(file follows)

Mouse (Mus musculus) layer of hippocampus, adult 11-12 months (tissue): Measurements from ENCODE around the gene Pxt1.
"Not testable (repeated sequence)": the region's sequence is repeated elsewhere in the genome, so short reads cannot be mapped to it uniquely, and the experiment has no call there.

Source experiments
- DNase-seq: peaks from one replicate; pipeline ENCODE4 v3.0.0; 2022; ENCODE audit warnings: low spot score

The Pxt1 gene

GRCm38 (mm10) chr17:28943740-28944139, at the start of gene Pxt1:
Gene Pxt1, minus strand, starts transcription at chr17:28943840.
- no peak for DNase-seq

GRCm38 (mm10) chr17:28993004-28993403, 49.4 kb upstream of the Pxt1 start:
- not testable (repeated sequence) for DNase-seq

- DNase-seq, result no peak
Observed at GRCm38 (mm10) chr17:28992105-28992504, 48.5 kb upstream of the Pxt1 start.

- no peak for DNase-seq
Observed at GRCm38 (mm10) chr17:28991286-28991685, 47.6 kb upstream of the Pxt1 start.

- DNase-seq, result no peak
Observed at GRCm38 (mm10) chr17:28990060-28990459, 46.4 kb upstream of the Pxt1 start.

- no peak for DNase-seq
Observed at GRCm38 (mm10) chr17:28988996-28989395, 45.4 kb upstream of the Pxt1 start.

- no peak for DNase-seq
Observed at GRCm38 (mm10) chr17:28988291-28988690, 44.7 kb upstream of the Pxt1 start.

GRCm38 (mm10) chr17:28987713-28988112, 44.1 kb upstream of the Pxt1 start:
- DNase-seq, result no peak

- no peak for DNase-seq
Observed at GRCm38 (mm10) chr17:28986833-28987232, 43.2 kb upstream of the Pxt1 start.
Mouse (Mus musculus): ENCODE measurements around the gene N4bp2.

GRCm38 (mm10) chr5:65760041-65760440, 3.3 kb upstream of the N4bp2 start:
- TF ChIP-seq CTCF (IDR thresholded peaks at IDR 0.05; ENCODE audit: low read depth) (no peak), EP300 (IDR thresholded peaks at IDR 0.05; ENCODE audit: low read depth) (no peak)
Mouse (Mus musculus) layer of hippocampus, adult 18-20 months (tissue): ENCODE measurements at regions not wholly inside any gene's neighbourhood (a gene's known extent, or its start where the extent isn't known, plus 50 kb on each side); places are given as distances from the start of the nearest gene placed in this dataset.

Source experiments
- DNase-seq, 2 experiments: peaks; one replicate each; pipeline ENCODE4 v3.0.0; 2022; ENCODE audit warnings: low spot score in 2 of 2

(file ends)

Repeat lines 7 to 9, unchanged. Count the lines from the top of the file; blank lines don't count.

Gene Pxt1, minus strand, starts transcription at chr17:28943840.
- no peak for DNase-seq

GRCm38 (mm10) chr17:28993004-28993403, 49.4 kb upstream of the Pxt1 start: